Sitting in the leadership chair can quickly lead to feeling overwhelmed at work. Emails stack up, employee questions and customer issues can come at you hard and fast. Ineffective leaders can soon find themselves working longer and longer hours, ignoring self-care and risking burnout. You promised yourself that this year was the year things will be different. But if you’re just working harder, you missed the point. To reduce the feeling overwhelmed, you need a plan. Successful leaders identify and practice techniques to delegate effectively, manage their workload efficiently, and learn to say “no” more often.
For many leaders, this is their biggest challenge. They either don’t want to give up control or struggle to delegate because they have not made goals, priorities, and decision-making processes clear to their team. These two issues may seem separate, but they are tied together. To give up control, you need to have certainty that your team will act in alignment with you. If you haven’t made clear to the staff what it means to align with you, you can’t trust them and give up control.
For business owners and executives, the first step in delegating is clarifying your goals, priorities, and processes. Once you’re clear, the next step is communication to get your team aligned with you. I recommend getting all this written down in a One Page Plan, so it’s clear and a source to refer to your organization. From there, you talk about it and talk about it some more. Ensure your communication reinforces how you want the business run, how you define success, and your priorities.
Clarification and Communication
This relentless process of clarification and communication will engrain your focus on the business in your team. And this is what will allow you to delegate effectively. When your team understands how you measure success, they know what efforts they need to focus on to drive those results. When your team understands your priorities, they don’t have to ask you what to do first. They know.
Finally, to ensure you can feel in control of what is going on in your business while delegating, create a system that allows you to stay on top of everything. This includes weekly focused one-to-ones with your direct reports, monthly reviews of your One Page Plan performance, and intentional time spent communicating with your employees across the organization.
Manage Your Workload
Building efficiency into your workday will help you stop feeling overwhelmed at work. I work with my clients to develop prioritization, focus, and schedule effectiveness to accomplish this.
The first step is to get clear on your weekly priorities. Before your week starts, write down your top three priorities for the week. (These should align to move forward on some aspects of your big goals for the quarter and year.) And, each day, set your three priorities to achieve on that day. Build time into your schedule every week to work on these Big 3. Hold yourself accountable to get them completed by the end of the week. Indeed, you will be working on other things throughout the week but make sure you finish the Big 3. Schedule time for the Big Three and schedule time to work on your job’s different tasks. What gets scheduled gets done.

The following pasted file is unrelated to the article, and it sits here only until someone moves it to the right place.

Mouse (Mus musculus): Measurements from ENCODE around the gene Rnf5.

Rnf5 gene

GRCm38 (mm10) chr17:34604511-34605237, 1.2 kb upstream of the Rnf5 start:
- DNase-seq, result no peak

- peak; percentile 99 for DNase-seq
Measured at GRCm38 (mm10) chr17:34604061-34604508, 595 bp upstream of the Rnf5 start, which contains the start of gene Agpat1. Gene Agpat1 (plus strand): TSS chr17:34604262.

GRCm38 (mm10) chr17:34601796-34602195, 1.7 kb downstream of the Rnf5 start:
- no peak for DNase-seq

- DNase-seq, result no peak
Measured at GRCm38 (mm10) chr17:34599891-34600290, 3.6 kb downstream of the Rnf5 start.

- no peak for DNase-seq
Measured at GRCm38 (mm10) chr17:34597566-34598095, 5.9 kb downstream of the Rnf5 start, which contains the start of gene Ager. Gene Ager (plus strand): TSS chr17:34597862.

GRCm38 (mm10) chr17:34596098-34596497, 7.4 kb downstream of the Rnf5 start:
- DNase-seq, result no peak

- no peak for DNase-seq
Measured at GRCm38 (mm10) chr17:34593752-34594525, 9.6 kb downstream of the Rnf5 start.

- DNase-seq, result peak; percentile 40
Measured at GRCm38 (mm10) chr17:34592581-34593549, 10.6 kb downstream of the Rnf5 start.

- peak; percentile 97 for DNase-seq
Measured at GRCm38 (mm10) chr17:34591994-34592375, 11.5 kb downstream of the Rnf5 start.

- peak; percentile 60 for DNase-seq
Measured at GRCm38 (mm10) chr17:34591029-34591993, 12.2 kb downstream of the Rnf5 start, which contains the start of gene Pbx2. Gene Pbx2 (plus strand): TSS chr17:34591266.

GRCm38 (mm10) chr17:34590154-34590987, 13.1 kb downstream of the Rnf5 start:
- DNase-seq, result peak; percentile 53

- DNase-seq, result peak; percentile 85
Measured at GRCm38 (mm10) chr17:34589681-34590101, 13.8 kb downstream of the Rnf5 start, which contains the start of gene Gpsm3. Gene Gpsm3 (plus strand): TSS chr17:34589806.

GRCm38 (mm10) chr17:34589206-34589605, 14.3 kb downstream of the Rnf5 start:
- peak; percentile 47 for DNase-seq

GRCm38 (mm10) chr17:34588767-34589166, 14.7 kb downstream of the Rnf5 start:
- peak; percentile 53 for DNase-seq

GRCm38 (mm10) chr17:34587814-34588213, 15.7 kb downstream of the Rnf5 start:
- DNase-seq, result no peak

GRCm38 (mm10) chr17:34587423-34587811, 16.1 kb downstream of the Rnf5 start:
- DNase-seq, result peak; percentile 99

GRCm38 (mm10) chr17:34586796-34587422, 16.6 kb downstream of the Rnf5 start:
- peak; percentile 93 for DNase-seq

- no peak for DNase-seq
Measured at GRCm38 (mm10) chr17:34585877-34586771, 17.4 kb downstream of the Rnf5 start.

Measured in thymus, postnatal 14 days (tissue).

The second step is to work on focus. I recommend to my clients that they start to focus on using the Pomodoro method. It’s a surprisingly effective practice. And it’s easy to do! First, pick the task you are working on. Then set a timer for 25 minutes. Commit to work only on that task for 25 minutes. Take a 5-minute break at the end. Then set your timer for another 25 minutes. After you have done this four times, take a 15-30 minute break. You will be amazed at what you can accomplish!
The final piece I counsel my clients on is to create a disciplined schedule. Be intentional about your calendar. Start by creating your ideal week. If everything was perfect, what would your week look like? That becomes your template and your goal. Of course, other things will impact your schedule, and you have to schedule them but always keep the ideal in mind.
So, what do you schedule? Block out times for must-do meetings, project time, break time, and even just walking around the office to check in time. What is your ideal arrival and departure time for work? Schedule in your startup and shut down activities every day. The more you set down these blocks of time, the better you will get at living by them. You’ll find yourself more freedom to get things done and a lot less stress!
Learn to Say “No”
Saying “no” may be the most challenging thing for you to do as a leader. There are always valuable things you can do with your time. There are multiple requests for your time. So first, you must recognize that. Second, commit to assessing your decisions regarding how they align with your Weekly Big 3 and your quarterly and annual goals. Leverage those to decide if the request is made of you is worth investing your time and effort. And consider not only the time committed for the meeting or activity but any pre and post-work it could create for you. Does it fit into your schedule for that week? And, can you delegate the task to a direct report or someone else in your organization?
Another time to think about saying “no” is when you are asked to do something in the future. If someone asks you to do something now, you know if you have the time or not. But, if it’s weeks or months, it may seem much more realistic to “fit it in.” So, to avoid that trap, consider the following when someone asks to make a future commitment. If you had to do it the next day, would it make sense to say “yes?” If not, make sure your answer is “no.”
It is possible to stop feeling overwhelmed at work. Success requires delegation, practicing efficiency, and making hard decisions on your commitments. It’s not always easy to do. I can help you get started. Schedule a consulting call today!